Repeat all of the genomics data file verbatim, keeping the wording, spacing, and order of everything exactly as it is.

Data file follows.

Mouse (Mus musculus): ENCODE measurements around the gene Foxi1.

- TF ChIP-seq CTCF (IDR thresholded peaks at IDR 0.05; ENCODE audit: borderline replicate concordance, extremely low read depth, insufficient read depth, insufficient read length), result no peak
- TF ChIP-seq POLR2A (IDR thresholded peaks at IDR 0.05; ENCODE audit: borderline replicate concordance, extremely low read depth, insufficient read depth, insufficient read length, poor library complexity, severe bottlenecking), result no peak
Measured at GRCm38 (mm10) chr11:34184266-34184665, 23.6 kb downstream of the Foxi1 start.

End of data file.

Mouse (Mus musculus): ENCODE measurements around the gene Foxi1.

- TF ChIP-seq CTCF (IDR thresholded peaks at IDR 0.05; ENCODE audit: borderline replicate concordance, extremely low read depth, insufficient read depth, insufficient read length), result no peak
- TF ChIP-seq POLR2A (IDR thresholded peaks at IDR 0.05; ENCODE audit: borderline replicate concordance, extremely low read depth, insufficient read depth, insufficient read length, poor library complexity, severe bottlenecking), result no peak
Measured at GRCm38 (mm10) chr11:34184266-34184665, 23.6 kb downstream of the Foxi1 start.